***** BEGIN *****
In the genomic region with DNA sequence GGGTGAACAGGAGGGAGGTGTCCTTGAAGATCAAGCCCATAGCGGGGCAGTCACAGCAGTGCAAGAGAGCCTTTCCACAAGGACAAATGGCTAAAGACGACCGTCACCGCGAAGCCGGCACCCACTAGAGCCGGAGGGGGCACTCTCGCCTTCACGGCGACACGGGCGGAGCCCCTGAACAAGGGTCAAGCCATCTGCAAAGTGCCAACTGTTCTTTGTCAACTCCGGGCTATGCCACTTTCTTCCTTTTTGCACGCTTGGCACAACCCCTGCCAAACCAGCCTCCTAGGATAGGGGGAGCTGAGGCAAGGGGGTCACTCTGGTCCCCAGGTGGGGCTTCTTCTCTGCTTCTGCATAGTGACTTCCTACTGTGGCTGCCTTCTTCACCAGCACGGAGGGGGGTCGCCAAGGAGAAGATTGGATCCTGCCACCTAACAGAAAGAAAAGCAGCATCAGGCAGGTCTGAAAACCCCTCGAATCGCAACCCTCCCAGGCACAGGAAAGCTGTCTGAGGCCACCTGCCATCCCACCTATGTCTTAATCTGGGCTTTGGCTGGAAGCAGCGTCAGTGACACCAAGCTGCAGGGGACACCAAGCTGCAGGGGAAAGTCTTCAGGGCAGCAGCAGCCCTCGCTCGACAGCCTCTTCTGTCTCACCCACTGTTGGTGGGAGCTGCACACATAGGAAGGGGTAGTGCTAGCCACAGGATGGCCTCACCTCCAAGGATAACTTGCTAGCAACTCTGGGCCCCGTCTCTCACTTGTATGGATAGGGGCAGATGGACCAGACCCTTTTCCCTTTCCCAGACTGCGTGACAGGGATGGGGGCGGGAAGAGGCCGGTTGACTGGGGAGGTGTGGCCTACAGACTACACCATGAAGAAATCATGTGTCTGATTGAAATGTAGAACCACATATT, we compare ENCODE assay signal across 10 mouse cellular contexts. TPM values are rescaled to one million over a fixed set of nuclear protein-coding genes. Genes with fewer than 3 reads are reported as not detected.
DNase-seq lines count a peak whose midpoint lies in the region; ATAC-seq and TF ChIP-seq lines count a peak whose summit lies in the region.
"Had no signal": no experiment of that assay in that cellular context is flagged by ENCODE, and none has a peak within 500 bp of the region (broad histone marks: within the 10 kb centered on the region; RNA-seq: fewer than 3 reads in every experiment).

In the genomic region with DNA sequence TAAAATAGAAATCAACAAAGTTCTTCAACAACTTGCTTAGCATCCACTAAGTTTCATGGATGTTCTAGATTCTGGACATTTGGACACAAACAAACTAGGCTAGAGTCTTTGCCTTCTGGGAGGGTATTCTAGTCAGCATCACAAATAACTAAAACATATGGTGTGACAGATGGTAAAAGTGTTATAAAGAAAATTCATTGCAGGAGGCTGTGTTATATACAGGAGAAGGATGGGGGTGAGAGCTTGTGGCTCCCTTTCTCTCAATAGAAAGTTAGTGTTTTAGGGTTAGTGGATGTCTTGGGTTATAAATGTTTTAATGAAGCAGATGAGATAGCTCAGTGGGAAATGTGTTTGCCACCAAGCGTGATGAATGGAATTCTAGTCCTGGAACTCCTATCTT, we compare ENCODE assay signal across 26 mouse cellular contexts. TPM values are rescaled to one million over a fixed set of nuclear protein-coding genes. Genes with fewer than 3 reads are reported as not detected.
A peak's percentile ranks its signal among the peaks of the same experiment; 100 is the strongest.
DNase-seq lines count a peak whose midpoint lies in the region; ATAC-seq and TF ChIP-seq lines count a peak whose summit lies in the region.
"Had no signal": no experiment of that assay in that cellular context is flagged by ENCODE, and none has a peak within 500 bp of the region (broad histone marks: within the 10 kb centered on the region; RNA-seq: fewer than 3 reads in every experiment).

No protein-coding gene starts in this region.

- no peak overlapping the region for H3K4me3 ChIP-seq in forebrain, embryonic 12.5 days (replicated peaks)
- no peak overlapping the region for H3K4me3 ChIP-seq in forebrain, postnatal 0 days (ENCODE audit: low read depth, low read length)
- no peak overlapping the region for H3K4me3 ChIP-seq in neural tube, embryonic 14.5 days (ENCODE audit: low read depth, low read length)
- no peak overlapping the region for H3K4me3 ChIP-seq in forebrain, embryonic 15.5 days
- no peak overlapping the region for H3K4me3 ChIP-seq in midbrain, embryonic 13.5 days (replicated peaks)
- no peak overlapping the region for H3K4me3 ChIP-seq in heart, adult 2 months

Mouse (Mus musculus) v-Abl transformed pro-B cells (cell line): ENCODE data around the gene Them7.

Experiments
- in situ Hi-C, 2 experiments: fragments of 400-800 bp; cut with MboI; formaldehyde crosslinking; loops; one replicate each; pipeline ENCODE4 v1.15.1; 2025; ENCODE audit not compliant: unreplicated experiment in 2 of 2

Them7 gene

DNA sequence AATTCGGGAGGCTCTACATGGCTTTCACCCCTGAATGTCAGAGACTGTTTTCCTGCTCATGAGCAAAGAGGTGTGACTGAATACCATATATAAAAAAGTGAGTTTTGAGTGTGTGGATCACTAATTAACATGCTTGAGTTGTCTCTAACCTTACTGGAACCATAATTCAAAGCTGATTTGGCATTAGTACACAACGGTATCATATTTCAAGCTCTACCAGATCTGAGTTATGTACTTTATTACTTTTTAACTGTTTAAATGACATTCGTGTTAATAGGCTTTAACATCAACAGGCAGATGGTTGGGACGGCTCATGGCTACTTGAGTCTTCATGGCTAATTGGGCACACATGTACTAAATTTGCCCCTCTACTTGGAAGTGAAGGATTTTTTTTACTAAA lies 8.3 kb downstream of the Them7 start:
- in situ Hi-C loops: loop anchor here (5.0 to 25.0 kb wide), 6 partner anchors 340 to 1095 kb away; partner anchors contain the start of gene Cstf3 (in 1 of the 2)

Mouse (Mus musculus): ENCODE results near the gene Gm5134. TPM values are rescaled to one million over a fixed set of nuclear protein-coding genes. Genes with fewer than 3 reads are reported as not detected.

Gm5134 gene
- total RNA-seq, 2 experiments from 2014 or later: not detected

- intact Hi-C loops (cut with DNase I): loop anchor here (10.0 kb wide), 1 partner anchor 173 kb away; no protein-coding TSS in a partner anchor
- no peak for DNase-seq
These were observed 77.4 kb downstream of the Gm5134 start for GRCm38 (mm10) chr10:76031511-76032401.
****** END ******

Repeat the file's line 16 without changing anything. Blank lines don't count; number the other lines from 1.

Experiments